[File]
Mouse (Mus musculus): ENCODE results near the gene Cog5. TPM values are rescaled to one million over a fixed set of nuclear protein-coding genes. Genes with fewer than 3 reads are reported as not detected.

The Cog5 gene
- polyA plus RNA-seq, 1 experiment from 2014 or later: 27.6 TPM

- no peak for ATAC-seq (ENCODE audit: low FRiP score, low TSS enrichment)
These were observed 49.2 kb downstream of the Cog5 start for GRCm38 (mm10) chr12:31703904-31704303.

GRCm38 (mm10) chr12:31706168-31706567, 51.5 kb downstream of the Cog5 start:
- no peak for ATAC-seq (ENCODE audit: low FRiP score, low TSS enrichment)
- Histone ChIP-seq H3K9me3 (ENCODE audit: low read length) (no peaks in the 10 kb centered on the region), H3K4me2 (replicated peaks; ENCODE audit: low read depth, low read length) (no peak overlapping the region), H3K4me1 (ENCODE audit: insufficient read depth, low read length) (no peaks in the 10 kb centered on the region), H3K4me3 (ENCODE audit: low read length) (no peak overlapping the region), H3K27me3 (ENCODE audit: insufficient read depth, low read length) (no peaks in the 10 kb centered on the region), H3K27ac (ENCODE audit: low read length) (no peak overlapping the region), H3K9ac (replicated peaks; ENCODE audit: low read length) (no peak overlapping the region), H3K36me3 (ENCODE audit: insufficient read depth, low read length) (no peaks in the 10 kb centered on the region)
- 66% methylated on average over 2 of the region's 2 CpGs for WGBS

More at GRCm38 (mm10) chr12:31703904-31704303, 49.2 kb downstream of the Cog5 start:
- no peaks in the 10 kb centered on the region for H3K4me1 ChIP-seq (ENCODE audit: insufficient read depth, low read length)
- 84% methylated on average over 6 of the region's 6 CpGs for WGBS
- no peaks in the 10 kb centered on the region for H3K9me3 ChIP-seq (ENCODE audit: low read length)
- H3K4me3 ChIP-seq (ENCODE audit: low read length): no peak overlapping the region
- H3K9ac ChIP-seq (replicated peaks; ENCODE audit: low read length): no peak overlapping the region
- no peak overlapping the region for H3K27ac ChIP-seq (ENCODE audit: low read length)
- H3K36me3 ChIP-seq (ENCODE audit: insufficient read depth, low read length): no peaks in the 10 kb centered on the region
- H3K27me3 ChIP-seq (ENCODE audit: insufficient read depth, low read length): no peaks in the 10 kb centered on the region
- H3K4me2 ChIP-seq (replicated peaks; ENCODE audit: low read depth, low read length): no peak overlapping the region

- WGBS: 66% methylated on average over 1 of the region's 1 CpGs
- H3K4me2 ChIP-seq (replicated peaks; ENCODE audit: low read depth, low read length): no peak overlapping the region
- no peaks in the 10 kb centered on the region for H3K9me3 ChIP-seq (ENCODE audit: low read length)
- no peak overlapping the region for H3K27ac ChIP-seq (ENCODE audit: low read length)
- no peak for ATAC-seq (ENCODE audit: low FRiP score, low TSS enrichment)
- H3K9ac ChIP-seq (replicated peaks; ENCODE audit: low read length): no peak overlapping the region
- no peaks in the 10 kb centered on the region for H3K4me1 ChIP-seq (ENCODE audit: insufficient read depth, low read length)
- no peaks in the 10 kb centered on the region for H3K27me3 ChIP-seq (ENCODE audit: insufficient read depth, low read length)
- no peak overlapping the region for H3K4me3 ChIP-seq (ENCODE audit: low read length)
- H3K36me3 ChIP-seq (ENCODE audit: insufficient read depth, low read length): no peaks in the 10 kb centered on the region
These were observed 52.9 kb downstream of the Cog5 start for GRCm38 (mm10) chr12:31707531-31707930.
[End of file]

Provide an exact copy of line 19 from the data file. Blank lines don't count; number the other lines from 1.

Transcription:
- H3K4me2 ChIP-seq (replicated peaks; ENCODE audit: low read depth, low read length): no peak overlapping the region